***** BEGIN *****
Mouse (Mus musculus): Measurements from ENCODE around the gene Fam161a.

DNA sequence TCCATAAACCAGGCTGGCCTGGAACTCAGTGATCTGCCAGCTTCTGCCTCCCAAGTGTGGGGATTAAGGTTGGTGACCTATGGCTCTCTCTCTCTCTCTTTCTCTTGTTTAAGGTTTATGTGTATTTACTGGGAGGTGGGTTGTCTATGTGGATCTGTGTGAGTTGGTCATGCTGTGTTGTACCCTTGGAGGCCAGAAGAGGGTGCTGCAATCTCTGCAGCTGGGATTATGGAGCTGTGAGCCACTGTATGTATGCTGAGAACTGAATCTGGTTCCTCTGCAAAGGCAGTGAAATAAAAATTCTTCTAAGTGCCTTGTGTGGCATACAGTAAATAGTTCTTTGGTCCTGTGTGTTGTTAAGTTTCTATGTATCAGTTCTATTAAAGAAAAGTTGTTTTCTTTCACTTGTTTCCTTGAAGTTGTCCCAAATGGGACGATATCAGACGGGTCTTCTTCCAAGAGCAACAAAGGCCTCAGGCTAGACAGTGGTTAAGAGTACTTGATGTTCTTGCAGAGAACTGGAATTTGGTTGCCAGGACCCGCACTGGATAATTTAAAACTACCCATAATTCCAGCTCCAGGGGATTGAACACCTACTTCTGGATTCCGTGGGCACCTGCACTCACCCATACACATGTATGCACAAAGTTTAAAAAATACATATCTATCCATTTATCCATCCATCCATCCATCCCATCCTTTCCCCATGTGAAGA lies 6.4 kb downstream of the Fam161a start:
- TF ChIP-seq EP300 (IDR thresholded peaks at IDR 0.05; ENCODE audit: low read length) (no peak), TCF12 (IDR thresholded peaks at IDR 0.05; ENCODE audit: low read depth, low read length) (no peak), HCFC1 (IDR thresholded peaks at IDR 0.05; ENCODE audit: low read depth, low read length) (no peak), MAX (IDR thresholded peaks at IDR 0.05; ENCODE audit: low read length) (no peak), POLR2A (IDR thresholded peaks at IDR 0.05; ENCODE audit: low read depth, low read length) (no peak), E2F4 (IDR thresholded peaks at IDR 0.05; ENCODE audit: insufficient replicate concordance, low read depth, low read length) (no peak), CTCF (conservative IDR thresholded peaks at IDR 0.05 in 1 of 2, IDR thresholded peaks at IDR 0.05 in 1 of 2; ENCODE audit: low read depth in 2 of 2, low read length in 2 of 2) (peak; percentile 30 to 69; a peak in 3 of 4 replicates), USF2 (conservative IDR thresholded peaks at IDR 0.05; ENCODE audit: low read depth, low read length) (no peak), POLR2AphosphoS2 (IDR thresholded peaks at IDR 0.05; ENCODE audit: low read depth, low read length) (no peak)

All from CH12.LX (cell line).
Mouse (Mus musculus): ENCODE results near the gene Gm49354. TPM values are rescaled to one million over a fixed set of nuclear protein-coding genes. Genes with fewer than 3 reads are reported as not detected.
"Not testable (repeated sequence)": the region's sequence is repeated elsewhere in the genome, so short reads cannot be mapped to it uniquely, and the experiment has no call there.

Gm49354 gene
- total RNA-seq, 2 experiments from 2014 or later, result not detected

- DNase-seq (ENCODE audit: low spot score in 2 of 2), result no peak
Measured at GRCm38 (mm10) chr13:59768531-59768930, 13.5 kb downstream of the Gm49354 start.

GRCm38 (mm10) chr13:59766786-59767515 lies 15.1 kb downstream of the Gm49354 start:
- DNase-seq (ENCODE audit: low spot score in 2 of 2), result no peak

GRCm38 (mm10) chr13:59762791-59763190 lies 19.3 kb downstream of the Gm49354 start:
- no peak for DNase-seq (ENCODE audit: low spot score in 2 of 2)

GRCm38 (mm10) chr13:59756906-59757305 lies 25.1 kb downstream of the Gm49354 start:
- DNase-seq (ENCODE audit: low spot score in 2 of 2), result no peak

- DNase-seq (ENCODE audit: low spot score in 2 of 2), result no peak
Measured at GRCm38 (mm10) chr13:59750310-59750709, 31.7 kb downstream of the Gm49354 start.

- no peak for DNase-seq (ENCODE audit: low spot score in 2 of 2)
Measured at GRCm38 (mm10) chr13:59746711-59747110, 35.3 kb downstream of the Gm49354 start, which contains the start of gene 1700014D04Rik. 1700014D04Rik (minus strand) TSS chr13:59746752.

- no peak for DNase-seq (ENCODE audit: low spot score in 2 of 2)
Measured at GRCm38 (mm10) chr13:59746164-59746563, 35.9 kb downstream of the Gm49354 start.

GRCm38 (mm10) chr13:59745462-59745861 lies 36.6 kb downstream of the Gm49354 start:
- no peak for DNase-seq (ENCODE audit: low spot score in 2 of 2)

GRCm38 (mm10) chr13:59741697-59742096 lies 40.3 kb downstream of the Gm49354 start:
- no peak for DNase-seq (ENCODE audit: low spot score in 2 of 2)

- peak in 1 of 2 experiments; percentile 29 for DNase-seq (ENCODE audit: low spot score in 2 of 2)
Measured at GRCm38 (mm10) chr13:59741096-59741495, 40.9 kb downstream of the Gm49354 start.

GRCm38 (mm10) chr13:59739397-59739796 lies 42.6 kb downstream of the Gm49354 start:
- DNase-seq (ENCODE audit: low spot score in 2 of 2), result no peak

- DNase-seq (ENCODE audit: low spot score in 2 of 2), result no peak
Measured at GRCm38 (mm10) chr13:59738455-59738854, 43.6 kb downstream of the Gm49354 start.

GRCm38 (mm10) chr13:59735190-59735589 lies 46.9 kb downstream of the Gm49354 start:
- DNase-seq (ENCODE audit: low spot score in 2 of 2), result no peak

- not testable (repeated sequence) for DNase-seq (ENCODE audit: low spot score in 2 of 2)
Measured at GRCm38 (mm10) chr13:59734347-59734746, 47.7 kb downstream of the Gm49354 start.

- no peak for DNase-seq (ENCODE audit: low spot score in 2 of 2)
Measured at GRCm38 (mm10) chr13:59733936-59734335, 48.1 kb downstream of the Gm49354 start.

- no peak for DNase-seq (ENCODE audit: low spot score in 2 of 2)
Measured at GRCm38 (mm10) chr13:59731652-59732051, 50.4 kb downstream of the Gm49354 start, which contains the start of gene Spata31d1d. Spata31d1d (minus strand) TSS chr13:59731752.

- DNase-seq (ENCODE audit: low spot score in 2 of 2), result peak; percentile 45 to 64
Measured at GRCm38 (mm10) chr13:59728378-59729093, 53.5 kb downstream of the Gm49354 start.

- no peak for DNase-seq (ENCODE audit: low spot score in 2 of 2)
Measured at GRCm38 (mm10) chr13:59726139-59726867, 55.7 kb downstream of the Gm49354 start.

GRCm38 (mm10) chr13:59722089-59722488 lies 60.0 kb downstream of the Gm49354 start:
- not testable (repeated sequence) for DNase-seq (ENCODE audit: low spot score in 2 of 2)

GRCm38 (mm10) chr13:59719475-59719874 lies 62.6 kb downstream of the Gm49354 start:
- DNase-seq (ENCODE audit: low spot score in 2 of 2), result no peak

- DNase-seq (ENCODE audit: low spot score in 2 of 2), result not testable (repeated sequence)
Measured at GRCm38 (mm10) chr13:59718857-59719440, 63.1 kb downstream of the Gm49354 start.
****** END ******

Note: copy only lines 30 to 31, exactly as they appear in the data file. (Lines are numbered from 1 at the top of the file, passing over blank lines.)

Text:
- DNase-seq (ENCODE audit: low spot score in 2 of 2), result no peak

- DNase-seq (ENCODE audit: low spot score in 2 of 2), result no peak